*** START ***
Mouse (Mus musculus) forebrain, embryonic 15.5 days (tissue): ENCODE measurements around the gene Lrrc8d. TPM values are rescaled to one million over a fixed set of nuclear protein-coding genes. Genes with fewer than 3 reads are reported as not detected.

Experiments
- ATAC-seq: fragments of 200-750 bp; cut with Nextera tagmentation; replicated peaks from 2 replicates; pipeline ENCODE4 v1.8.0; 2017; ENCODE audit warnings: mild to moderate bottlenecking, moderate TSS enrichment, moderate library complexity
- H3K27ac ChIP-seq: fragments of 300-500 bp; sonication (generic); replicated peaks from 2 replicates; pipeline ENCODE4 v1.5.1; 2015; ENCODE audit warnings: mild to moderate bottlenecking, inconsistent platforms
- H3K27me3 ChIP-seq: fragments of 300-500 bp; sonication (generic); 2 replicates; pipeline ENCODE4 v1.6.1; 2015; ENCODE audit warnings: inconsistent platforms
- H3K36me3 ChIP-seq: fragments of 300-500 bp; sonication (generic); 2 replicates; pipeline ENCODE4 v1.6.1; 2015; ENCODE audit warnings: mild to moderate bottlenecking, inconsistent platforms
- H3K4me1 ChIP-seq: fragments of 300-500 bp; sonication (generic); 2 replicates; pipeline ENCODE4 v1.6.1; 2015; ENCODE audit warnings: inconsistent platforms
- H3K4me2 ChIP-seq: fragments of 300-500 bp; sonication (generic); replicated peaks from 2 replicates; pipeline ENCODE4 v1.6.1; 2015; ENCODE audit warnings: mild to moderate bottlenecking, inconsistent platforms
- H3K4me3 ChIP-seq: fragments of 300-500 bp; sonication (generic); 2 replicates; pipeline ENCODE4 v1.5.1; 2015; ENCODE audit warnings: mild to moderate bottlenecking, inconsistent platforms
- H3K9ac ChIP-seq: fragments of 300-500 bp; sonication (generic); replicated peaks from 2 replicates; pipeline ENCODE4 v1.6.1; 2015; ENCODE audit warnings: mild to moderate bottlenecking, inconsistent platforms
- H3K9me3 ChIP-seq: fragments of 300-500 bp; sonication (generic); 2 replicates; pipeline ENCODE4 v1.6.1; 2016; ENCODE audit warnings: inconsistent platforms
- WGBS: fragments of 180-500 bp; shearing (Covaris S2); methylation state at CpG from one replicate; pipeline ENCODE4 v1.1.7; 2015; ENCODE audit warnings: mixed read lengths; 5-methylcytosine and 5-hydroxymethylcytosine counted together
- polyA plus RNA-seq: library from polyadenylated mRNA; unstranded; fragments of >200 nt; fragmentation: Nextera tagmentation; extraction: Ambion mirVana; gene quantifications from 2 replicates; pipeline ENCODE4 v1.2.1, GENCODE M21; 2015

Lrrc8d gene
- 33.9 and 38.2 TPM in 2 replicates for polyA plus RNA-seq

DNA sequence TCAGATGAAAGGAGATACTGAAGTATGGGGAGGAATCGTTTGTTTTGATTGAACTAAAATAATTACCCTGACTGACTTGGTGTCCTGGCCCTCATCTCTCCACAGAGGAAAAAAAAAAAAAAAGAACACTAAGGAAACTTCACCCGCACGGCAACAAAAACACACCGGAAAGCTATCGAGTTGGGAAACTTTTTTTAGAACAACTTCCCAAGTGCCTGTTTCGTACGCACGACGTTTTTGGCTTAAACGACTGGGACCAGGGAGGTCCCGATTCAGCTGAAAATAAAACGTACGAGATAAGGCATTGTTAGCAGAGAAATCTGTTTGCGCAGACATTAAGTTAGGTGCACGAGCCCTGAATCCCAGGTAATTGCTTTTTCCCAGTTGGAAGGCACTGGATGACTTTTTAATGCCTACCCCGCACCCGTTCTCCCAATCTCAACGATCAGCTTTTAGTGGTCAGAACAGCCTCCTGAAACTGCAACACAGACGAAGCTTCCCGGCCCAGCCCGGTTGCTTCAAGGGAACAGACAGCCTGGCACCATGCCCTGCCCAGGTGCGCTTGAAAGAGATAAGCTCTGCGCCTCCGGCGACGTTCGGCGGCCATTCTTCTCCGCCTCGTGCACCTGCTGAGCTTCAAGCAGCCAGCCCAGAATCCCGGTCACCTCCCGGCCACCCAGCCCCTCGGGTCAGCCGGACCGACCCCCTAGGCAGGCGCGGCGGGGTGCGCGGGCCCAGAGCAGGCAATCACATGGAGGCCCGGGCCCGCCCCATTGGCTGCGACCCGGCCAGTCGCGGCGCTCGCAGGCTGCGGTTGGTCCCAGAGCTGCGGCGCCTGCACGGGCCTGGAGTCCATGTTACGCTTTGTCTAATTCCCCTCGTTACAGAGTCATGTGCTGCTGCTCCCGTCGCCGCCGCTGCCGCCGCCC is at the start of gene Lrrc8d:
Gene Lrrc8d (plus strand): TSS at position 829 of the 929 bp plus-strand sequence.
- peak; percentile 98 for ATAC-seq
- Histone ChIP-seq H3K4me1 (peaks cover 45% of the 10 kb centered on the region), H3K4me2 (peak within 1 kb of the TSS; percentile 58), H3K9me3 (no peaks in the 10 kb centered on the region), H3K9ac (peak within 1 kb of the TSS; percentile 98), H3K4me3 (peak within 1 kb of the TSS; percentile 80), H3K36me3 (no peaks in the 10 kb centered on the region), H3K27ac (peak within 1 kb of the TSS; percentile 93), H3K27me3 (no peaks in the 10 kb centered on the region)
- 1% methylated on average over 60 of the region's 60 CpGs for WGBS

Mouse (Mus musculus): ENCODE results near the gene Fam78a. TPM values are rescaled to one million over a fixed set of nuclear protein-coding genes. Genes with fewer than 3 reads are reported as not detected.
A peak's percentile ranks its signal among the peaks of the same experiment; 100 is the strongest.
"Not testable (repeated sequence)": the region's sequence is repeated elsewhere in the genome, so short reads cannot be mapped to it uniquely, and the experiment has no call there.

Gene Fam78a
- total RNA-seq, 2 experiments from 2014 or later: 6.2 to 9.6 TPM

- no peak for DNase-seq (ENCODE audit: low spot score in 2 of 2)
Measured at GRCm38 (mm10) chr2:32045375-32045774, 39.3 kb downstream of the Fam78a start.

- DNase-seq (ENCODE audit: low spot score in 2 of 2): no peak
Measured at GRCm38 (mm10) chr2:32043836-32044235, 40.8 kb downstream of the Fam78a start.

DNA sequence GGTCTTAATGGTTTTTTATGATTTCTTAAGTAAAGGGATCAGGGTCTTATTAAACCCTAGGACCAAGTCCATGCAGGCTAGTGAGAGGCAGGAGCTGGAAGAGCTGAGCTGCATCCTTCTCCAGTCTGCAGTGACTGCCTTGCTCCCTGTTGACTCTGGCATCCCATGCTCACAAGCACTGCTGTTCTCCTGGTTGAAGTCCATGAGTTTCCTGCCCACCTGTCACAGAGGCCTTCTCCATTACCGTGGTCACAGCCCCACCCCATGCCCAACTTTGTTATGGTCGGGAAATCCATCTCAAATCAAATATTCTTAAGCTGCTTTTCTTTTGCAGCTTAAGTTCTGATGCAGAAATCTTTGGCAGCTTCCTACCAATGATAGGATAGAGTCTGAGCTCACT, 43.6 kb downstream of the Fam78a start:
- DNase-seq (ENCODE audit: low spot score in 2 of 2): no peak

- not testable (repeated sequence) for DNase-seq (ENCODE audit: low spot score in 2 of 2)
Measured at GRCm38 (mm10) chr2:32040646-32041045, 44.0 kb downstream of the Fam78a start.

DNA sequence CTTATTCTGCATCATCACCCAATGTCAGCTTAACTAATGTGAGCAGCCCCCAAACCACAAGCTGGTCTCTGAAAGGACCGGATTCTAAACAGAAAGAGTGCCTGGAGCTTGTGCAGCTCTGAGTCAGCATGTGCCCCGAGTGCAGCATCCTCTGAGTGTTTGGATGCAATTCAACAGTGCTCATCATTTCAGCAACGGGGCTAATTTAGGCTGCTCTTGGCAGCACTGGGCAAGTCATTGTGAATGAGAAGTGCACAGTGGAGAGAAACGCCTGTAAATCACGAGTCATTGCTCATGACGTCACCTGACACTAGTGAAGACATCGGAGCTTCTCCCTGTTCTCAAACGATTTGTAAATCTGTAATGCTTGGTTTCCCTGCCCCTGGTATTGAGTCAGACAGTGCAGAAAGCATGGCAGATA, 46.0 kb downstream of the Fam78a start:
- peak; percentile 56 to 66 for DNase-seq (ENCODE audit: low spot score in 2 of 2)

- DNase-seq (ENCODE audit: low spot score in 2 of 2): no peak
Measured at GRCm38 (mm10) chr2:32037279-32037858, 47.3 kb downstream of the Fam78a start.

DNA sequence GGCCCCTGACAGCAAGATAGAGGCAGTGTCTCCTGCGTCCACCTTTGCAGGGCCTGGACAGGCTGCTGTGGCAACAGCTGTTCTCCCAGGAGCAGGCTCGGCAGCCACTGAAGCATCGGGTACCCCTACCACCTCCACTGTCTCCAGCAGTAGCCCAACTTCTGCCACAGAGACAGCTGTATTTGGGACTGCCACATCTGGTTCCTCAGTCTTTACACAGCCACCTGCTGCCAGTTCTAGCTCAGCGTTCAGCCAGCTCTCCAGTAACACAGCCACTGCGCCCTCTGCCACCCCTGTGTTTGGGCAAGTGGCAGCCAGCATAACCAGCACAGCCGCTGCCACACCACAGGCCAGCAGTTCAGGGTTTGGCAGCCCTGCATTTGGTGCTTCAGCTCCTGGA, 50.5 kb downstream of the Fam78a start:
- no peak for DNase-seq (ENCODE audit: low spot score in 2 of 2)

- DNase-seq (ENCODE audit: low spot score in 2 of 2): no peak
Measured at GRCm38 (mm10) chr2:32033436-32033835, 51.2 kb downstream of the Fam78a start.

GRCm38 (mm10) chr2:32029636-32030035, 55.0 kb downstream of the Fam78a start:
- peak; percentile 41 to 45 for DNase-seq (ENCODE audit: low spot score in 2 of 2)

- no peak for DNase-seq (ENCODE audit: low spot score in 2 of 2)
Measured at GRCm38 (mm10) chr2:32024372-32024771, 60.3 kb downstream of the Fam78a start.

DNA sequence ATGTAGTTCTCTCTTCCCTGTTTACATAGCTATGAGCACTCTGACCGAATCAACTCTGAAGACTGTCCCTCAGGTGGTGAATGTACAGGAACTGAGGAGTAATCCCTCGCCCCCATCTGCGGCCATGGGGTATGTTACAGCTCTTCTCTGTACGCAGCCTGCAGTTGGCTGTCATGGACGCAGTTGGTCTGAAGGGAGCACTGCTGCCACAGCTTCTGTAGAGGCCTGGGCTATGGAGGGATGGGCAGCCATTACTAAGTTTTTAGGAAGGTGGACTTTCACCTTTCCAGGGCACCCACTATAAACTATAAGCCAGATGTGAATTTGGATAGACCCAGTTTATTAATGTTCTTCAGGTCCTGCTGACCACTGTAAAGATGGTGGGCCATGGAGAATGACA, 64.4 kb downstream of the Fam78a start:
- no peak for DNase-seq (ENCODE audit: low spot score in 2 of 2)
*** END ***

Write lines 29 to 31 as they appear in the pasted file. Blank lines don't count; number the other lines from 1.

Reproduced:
Measured at GRCm38 (mm10) chr2:32043836-32044235, 40.8 kb downstream of the Fam78a start.

DNA sequence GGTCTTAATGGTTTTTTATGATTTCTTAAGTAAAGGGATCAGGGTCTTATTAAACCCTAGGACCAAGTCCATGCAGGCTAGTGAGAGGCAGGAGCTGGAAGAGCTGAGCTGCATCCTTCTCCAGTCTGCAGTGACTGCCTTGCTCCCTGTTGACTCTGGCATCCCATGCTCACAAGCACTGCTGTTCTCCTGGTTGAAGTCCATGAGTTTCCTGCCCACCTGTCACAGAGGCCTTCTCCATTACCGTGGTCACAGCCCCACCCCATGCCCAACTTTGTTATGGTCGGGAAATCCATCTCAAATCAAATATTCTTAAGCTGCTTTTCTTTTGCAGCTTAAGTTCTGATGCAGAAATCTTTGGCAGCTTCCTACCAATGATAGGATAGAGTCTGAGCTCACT, 43.6 kb downstream of the Fam78a start:
- DNase-seq (ENCODE audit: low spot score in 2 of 2): no peak